YOU ARE HERE: LAT HomeCollections

Manufacturing Sector's Decline Slows in March

Economy: A key index shows eighth month of contraction, but the pace moderates. Construction spending climbs again.

April 03, 2001|From Associated Press

NEW YORK — U.S. manufacturing declined in March for the eighth straight month. But the rate of decline has slowed, and the overall economy appears to be growing modestly, the National Assn. of Purchasing Management said Monday.

The association's index of business activity rose last month to 43.1 from 41.9 in February. A reading above 50 signifies growth in manufacturing, whereas a figure below 50 shows contraction.

"This index is designed to show the momentum in the economy, and the momentum is not getting worse," said Gary Thayer, chief economist at A.G. Edward & Sons. "It's still negative, but the decline has slowed down, so to speak."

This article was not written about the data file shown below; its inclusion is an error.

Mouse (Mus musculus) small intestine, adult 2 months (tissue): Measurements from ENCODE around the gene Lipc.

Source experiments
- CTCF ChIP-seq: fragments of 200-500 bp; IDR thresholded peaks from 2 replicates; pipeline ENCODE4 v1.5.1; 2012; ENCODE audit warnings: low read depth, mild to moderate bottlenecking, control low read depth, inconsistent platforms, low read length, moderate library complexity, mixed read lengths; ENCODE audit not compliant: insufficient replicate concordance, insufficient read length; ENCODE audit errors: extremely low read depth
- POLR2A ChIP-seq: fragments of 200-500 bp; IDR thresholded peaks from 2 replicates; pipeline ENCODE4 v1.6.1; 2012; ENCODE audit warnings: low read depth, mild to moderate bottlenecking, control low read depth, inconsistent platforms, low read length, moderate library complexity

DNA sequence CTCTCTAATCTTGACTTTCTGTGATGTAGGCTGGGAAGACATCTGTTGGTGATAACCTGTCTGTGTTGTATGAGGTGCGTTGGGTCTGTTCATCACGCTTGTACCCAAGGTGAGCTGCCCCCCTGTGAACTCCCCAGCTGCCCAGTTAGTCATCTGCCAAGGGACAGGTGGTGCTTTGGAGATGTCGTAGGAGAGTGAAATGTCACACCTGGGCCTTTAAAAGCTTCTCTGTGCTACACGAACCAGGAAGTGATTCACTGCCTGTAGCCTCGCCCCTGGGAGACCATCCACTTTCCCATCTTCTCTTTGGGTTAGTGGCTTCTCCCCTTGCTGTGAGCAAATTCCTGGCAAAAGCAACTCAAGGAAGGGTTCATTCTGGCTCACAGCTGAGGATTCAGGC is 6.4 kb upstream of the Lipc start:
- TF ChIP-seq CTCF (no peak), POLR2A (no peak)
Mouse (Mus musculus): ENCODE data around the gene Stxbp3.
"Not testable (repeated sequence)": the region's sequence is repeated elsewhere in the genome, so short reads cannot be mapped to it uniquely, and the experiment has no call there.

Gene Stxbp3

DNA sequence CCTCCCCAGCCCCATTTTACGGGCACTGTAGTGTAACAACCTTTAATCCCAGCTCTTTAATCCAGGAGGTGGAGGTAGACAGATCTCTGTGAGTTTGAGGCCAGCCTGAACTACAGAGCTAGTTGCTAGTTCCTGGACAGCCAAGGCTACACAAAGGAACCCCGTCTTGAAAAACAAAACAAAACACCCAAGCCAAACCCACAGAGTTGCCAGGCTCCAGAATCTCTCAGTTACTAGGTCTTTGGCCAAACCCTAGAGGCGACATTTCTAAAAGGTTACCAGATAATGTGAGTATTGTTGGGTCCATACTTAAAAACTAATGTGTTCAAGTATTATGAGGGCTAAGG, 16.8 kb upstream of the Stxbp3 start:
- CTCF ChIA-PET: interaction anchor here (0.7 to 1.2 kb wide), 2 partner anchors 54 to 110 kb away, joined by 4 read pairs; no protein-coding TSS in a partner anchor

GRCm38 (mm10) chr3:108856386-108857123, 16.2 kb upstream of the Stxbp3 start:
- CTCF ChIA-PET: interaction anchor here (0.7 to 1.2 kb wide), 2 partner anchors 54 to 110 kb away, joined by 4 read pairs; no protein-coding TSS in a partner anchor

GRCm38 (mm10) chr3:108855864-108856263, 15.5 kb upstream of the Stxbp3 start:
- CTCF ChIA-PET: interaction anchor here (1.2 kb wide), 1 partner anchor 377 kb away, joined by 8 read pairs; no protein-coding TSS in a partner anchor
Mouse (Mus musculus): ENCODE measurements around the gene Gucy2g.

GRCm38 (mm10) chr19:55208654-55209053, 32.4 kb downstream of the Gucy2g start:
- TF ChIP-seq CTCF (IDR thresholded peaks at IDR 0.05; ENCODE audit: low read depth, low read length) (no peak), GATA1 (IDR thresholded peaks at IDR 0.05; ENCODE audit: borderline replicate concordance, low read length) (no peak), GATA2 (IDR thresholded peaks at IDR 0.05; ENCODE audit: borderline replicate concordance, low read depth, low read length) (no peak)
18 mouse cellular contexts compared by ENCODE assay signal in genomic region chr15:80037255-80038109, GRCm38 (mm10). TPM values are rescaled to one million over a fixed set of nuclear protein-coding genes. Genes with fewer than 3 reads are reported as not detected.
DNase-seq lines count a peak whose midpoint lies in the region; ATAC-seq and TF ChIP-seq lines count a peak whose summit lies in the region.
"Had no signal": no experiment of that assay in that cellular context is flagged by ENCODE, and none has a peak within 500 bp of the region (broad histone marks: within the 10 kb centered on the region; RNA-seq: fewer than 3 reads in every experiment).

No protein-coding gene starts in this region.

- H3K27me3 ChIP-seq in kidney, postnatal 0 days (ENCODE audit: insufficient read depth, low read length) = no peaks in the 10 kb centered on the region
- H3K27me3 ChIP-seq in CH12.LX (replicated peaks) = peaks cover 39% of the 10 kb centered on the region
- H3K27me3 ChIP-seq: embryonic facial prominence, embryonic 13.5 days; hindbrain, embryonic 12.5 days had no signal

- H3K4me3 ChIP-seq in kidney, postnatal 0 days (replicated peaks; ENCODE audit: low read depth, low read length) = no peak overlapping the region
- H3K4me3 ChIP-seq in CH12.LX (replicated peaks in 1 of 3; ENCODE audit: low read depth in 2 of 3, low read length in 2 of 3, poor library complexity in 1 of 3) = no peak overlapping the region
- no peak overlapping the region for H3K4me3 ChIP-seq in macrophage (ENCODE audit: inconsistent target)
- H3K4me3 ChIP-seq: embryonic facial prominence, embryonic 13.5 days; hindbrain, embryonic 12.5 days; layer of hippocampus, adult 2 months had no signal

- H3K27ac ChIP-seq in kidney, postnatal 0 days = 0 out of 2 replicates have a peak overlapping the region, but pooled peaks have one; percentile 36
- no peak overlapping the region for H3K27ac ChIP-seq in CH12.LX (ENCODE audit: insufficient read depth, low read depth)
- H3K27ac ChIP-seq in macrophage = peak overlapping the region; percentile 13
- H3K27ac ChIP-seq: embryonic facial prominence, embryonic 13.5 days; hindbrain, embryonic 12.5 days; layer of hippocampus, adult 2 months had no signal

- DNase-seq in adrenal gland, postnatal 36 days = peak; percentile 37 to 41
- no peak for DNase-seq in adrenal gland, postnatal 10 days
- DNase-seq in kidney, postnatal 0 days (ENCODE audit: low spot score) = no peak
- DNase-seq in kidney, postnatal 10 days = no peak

The report is closely watched because it is one of the first indications of economic activity in March in the important manufacturing sector. The figures are based on a survey of purchasing executives who buy the raw materials for manufacturing at more than 350 industrial companies.

The report comes against a backdrop of mixed indicators on the economy's trend.

On Thursday, the government said gross domestic product grew at an annual rate of just 1% in the October-through-December quarter, the worst showing since a 0.8% growth rate in the second quarter of 1995. But data on consumer spending have been surprisingly strong so far this year.

While manufacturing activity remained distressed, construction spending rose in February for the fourth month in a row as lower interest rates helped to keep demand stable.

The Commerce Department reported Monday that the value of construction projects nationwide climbed 0.6% to a seasonally adjusted annual rate of $834.2 billion, an all-time high.

A reading in the purchasing managers index below 42.7 generally points to a contraction in the overall economy, said Norbert J. Ore, who oversees the monthly survey. He said the average for the first three months of the year of 42.1 corresponds to a 0.2% decrease in GDP.

However, the March number alone illustrates a 0.1% pickup in the GDP, Ore said.

Ore said manufacturers remain concerned about energy costs for natural gas and electricity, particularly in the West.

Los Angeles Times Articles